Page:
The National Council on Problem Gambling (NCPG), the advocacy organisation for people and their families who are affected by problem gambling and gambling addiction, has announced the publication of the results from its National Survey of Gambling Attitudes and Gambling Experiences (NGAGE).

This past November, thanks to the support of GVC Holdings, NCPG commissioned Ipsos, a global market research and consulting firm, to conduct a US national consumer study to examine the experiences with various forms of gambling as well as attitudes about gambling among participants in the study. The survey included 3000 participants from across the US and the results provide an overview of both national and state-by-state gambling participation and problem gambling trends.

“NGAGE is a big initiative for NCPG and will provide important baseline data as gambling, especially sports betting, continues in the US,” said Keith Whyte, Executive Director of NCPG. “In analysing the data, we hope to better understand problem gambling and people’s attitudes toward it. The data will be a critical tool for advocates, industry and legislators as they consider state-by-state sports betting initiatives, providing evidence to illuminate patterns of past behaviours as they consider possible future impacts. We also expect that the data will bolster our efforts to gain support for better access to treatment and services for those affected by problem gambling and gambling addiction.”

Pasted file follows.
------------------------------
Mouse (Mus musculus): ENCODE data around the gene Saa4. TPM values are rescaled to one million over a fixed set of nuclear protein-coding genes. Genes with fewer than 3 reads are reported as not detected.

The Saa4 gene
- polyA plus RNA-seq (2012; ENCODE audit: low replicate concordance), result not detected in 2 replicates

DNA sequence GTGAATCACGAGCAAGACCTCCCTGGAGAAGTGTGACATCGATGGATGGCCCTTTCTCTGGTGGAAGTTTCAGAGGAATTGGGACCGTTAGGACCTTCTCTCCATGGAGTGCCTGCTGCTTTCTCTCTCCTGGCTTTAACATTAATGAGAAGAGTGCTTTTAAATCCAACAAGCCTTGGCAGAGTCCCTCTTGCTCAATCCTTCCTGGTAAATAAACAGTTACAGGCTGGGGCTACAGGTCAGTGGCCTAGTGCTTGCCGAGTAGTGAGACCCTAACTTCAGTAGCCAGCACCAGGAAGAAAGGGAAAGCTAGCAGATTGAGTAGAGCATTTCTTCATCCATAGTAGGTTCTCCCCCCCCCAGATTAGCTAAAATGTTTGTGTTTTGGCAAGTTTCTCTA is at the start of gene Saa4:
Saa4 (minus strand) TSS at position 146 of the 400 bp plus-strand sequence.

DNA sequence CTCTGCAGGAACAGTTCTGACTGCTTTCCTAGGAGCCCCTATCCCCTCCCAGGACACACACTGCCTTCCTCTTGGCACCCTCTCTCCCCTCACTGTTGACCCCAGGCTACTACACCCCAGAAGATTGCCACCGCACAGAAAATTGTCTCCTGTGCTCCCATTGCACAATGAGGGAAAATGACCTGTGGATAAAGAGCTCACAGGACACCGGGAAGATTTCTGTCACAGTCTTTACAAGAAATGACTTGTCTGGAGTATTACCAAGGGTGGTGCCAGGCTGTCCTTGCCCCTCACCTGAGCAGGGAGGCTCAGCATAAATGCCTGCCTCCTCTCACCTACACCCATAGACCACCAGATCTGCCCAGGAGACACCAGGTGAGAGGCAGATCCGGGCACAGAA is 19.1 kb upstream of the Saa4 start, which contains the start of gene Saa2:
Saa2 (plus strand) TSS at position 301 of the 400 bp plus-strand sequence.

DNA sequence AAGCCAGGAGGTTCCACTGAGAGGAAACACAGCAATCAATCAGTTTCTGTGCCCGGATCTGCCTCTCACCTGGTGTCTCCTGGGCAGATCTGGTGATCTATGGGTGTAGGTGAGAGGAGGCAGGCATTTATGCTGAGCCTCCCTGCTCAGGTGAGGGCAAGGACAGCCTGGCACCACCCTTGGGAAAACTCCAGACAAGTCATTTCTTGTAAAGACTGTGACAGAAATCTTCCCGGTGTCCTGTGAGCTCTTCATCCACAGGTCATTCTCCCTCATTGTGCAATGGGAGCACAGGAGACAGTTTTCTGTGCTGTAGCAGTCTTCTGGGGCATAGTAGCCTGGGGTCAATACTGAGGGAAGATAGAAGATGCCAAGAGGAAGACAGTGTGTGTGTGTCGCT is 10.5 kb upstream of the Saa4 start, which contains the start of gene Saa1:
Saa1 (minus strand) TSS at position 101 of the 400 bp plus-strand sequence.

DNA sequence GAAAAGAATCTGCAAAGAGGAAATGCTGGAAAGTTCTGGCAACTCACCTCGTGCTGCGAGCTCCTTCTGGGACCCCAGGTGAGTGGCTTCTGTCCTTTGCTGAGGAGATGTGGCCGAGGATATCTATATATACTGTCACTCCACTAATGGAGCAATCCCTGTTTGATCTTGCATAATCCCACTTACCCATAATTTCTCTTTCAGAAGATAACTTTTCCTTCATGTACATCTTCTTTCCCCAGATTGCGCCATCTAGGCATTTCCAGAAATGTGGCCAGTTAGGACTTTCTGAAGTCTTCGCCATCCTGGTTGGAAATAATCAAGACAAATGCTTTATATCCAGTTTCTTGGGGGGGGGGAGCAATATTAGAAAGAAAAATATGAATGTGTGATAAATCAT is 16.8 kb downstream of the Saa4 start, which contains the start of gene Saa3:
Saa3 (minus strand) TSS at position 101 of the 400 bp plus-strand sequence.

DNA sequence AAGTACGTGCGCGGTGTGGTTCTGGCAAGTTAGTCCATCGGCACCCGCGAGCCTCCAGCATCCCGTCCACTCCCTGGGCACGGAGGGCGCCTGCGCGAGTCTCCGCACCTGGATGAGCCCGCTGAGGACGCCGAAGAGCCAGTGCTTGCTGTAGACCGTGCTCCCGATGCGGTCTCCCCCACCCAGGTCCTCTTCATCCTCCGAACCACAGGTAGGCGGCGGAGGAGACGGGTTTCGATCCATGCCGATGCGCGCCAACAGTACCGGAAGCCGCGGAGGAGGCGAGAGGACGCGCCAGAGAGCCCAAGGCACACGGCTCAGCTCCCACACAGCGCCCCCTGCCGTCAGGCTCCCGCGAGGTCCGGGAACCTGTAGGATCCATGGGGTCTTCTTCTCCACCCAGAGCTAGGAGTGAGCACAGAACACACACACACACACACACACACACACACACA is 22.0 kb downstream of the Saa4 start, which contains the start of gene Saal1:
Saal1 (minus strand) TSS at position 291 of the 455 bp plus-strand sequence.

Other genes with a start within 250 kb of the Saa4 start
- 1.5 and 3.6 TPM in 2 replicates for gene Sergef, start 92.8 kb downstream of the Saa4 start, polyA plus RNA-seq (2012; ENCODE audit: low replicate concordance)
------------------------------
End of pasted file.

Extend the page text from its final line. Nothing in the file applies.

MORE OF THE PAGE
The study includes questions on gambling participation, emphasis on sports betting and fantasy sports betting, problematic behaviour and positive play, as well as beliefs and opinions about problem gambling.

Initial findings show that the vast majority of Americans support responsible gambling measures. When asked about responsible gambling requirements if their state was to legalise sports betting, 63% felt it was important for operators to implement such measures. By a 2 to 1 margin, clear majorities also believe it is important to set aside some revenues for treatment and for public awareness campaigns.

“We’ve learned that almost three quarters of the American public likes to gamble every now and then and that most do so responsibly. However, there are a small but significant number who are indulging in risky practices or who don’t understand how gambling works,” added Don Feeney, Gambling Policy Consultant for National Council on Problem Gambling and President of Northstar Problem Gambling Alliance. “As we continue to analyze the data we anticipate learning more about these people and how we can help reduce their risks.”